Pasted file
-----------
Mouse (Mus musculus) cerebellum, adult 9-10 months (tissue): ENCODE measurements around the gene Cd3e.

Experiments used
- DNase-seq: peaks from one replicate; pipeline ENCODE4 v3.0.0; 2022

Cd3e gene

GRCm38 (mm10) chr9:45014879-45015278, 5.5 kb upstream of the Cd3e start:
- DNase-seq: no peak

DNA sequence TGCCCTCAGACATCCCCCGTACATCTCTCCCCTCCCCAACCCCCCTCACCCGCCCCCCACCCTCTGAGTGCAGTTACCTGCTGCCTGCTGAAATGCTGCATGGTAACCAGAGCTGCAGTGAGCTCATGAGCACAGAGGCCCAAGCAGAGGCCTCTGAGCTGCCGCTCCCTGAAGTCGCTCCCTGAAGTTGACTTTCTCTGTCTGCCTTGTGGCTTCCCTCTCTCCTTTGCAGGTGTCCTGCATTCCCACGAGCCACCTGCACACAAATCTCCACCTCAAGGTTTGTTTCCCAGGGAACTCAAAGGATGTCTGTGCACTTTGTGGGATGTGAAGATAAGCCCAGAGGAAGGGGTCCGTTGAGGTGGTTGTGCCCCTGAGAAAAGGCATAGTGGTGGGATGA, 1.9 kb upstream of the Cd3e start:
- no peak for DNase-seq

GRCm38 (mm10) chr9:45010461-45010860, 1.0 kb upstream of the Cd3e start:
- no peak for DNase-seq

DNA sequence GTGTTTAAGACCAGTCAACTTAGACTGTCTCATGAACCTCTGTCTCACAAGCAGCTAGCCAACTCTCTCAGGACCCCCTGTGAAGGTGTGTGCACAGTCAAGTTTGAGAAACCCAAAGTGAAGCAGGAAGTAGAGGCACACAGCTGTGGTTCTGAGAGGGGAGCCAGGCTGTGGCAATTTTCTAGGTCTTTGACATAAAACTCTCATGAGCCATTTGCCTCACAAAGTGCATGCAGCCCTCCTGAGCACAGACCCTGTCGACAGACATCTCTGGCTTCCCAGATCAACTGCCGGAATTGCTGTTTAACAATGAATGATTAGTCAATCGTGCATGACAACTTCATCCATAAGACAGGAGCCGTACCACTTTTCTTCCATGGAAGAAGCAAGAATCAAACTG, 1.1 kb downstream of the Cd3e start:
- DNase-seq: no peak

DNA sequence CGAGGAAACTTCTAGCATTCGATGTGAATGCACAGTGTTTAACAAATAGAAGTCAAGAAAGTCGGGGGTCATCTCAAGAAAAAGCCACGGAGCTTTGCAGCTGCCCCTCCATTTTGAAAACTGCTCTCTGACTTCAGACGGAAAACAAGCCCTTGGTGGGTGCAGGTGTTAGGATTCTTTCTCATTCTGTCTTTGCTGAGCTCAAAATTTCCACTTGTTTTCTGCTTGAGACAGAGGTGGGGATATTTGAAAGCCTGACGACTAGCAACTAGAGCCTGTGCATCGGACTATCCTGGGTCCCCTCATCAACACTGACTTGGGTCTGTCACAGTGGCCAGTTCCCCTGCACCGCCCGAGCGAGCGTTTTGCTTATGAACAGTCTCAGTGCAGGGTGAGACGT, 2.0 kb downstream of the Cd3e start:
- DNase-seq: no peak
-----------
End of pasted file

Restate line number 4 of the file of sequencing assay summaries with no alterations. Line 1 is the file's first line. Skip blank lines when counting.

Cd3e gene